You care about your employees’ mental, emotional and behavioral health—that’s why more than half of employers offer time off for personal mental health and 31% offer virtual mental health coaching.1
But while compassion might be your main concern, you can’t ignore the effect poor mental health can have on your business. As you develop ways to foster mental health in the workplace, remember that your efforts aren’t just about supporting them. It’s about supporting your business, too. Here’s the connection between mental health and staying in the black.
Mental health affects how people think. You might think of conditions such as depression and anxiety as being about emotions. And while some people with depression feel persistently sad, for example, that’s not the only way depression plays out. It can also make people feel unfocused, exhausted, irritable and apathetic—none of which are conducive to work.2 Even mild depression can have these same effects.3 That’s not to say that people with mental health conditions can’t be valuable employees, but rather that it can keep them from functioning at their best.
Poor mental health makes people miss work. You might have heard the term “mental health day” as a synonym for blowing off work without much notice. But that’s not what most mental health days actually are; experts estimate that 200 million workdays are lost each year because of depression.4 Depending on the state you’re in and your company policy, you might already include mental health in your leave policy; New York, for example, protects mental health days.5 But regardless of what your policy is, a mental health day amounts to time that your employees aren’t at work—an absence that can be prevented for some, with the proper care.
Even when people who are experiencing mental health issues show up, they may be less productive. One in three employees say that their mental health harmed their productivity in the past year, according to the Aflac WorkForces Report.6 Other research shows that across the board, people are performing below their full capacity because of mental health, resulting in a 28% loss of productivity across organizations.7 That productivity loss adds up: The World Health Organization estimates that $1 trillion is lost annually due to the toll of depression and anxiety alone.8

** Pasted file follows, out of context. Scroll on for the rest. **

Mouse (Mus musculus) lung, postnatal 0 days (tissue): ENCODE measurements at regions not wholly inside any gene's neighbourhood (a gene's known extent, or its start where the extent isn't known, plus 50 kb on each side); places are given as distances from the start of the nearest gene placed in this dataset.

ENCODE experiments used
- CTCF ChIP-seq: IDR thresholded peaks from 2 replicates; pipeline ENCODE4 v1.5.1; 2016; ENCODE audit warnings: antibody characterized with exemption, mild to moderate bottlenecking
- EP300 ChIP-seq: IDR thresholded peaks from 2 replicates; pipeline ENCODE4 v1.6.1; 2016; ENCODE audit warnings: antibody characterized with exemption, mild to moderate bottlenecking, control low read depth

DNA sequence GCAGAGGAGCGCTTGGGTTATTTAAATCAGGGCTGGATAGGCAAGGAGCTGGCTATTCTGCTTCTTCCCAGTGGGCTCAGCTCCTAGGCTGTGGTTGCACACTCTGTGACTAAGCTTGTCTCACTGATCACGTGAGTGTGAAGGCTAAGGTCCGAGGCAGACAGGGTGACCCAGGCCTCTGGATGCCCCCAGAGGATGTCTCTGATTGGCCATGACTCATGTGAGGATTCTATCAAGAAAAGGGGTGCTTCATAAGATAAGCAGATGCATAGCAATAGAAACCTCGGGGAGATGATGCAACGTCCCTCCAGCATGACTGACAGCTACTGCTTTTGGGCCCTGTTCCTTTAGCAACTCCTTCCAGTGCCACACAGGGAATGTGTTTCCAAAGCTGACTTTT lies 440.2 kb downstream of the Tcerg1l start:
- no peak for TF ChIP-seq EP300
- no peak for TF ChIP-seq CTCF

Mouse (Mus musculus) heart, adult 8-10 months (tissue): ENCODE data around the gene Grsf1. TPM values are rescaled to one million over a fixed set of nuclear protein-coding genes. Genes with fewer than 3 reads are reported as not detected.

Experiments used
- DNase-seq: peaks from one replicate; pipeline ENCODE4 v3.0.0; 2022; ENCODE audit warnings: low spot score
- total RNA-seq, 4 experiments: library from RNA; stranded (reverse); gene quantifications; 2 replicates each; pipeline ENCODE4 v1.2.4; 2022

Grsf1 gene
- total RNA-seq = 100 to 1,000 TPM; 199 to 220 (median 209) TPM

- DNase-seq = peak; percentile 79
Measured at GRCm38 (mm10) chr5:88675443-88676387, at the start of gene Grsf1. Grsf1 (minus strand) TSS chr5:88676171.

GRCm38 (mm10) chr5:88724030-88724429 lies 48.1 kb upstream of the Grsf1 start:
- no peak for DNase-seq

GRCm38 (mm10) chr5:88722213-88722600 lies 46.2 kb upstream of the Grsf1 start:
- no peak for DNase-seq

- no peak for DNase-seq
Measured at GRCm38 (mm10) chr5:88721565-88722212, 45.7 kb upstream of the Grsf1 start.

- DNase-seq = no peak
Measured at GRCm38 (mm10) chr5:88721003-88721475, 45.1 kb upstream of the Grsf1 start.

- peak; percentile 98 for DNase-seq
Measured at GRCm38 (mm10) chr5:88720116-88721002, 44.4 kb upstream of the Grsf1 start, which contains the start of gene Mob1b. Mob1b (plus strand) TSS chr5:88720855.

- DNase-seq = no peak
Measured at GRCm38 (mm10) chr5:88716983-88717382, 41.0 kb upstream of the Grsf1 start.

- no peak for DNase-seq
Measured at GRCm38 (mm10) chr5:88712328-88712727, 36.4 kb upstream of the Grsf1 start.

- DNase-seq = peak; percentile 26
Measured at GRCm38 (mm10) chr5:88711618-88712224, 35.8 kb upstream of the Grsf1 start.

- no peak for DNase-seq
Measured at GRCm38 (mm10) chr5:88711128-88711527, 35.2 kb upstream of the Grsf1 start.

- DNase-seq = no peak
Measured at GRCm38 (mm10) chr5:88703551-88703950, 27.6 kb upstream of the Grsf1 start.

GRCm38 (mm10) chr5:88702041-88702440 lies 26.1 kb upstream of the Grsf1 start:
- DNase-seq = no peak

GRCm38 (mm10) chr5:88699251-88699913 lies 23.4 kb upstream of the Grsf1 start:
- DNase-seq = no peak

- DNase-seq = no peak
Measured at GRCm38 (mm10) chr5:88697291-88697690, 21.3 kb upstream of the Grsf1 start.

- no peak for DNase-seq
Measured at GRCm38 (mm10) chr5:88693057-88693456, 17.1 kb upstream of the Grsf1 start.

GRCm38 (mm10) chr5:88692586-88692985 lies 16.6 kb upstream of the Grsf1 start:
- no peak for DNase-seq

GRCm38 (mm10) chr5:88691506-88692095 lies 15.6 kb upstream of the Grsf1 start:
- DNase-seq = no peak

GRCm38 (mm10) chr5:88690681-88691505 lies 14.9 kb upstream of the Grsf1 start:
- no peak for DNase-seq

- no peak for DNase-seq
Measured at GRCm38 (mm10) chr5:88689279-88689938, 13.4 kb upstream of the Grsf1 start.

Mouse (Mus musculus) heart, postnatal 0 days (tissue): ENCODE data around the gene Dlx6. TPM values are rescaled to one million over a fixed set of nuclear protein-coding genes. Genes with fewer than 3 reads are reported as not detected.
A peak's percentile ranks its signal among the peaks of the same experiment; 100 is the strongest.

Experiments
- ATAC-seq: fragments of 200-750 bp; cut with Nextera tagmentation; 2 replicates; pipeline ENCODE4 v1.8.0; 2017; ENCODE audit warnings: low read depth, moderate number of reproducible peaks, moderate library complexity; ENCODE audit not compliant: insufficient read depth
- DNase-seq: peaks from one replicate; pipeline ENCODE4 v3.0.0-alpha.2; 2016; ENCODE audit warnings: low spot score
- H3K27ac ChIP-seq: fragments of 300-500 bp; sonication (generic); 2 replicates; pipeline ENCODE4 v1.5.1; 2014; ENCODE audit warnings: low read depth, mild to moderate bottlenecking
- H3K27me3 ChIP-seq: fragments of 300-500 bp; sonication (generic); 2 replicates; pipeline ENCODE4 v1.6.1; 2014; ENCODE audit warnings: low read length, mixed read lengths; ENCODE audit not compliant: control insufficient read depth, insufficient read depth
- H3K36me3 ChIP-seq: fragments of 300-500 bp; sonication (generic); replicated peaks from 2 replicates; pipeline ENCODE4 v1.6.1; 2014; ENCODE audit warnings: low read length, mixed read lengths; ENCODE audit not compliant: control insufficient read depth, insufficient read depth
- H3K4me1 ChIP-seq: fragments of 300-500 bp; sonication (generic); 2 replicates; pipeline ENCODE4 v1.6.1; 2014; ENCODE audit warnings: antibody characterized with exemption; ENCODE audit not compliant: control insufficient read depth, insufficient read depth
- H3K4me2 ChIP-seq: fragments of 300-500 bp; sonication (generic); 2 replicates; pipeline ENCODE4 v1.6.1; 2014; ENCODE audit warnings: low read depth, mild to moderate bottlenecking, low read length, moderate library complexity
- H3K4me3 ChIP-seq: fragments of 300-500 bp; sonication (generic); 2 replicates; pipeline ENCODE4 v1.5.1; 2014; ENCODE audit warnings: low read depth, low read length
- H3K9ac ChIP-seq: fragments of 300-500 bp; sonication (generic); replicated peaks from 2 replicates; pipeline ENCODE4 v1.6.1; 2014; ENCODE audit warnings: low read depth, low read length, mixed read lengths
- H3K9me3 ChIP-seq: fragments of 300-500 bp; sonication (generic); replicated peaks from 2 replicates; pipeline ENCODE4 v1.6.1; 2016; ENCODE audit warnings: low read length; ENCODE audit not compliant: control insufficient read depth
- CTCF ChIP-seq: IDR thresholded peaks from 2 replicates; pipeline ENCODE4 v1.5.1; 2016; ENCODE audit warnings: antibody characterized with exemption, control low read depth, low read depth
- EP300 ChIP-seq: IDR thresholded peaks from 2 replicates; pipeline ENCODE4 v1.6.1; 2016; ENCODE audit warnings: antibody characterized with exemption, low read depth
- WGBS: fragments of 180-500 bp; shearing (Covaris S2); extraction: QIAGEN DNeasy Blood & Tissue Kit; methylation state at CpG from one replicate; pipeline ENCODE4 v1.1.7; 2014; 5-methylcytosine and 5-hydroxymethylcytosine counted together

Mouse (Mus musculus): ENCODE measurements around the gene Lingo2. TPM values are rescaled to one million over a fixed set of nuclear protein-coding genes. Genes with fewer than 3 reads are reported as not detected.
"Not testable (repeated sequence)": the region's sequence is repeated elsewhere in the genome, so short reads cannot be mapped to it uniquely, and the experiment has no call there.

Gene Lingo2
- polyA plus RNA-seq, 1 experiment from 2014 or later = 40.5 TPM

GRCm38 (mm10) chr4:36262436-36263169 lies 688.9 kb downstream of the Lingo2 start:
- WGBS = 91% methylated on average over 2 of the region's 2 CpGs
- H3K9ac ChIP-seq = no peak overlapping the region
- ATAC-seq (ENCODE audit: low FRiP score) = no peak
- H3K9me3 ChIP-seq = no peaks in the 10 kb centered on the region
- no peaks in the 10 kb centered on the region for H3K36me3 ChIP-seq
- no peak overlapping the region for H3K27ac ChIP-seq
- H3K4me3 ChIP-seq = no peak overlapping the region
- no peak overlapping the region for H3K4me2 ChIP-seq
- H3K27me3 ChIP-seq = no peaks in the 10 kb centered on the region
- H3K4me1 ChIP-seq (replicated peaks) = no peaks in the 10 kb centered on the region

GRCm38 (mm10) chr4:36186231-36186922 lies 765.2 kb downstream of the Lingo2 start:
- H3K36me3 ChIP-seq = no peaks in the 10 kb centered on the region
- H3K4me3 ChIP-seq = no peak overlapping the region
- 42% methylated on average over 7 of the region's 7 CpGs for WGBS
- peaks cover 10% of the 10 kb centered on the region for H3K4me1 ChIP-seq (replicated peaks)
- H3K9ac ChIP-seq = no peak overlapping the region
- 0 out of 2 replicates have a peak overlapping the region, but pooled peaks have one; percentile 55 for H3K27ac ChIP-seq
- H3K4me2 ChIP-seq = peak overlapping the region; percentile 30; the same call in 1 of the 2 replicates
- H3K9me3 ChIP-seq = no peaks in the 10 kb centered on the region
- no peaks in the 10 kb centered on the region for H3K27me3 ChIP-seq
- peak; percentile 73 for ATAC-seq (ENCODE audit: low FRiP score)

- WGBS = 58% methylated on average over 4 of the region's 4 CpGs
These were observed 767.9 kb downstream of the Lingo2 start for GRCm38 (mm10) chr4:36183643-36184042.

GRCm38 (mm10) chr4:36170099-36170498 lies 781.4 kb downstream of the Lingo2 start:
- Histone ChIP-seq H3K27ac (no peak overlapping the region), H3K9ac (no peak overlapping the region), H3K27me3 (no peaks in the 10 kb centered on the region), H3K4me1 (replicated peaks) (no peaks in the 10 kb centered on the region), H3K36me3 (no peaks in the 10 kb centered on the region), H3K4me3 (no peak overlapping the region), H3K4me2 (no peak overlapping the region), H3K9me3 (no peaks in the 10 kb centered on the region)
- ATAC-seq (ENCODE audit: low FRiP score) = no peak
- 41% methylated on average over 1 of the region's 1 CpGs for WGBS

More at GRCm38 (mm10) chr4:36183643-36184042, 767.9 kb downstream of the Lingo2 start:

So businesses try to support their employees—but employees might not feel the impact. You’re probably not shocked to hear that Americans’ mental health has been suffering, and neither are your peers. But business leaders on the whole seem to overestimate the impact that their mental health support has on their employees. Nearly two-thirds of employers say that they support their employees’ mental health well, but only 51% of employees agree.9 And when employees don’t feel supported, they walk: 50% of employees say that they have left roles at previous jobs due to mental health reasons, voluntarily or involuntarily.10
The good news: When employers do invest wisely in mental health, it pays off. If you’re able to close the gap between what you’re offering and what employees value in mental health support, you’re helping your bottom line as much as you’re helping your employees. While measuring dollarfor-dollar ROI on health and wellness can be difficult, the WHO estimates that for every dollar invested into better mental health treatment, there’s a $4 return in better health and productivity.8
You’ve had to make difficult choices for your business—including some that might pit the financial security of your workforce against the financial security of your business. But mental health care doesn’t need to be one of those choices. Investing in your employees’ mental and emotional well-being is a true win-win.
Learn more about protecting your employees’ well-being—and your financial health. Contact your Aflac benefits advisor or visit Aflac.com/business.
Companies choose to make Aflac policies available to increase benefits options without impacting their bottom line.
1 Aflac. “Aflac WorkForces Report: Workplace Benefits Trends Executive Summary.” Published 2020. Accessed 10.21.2021.
2 WebMD. “Symptoms of Depression.” Published 9.17.2021. Accessed 10.21.2021.
3 Johns Hopkins Medicine. “Dysthymia.” Accessed 10.21.2021.
4 Forbes. “Mental Health In The Workplace: The High Cost Of Depression.” Published 1.20.2021. Accessed 10.21.2021.
5 New York State. “New York Paid Sick Leave.” Accessed 10.21.2021.
6 Aflac. “2021–2022 Aflac WorkForces Report: Workplace Benefits Trends Executive Summary.” Published 2021. Accessed 12.9.2021.
7 Mind Share Partners. “2021 Mental Health at Work Report.” Published 2021.
8 World Health Organization. “Mental Health and Substances Use.” Accessed 10.25.2021.
9 McKinsey. “National surveys reveal disconnect between employees and employers around mental health need.” Published 4.21.2021. Accessed 10.25.2021.
10 Mind Share Partners. “2021 Mental Health at Work Report.” Published 2021.
This article is for informational purposes only and is not a solicitation for insurance.
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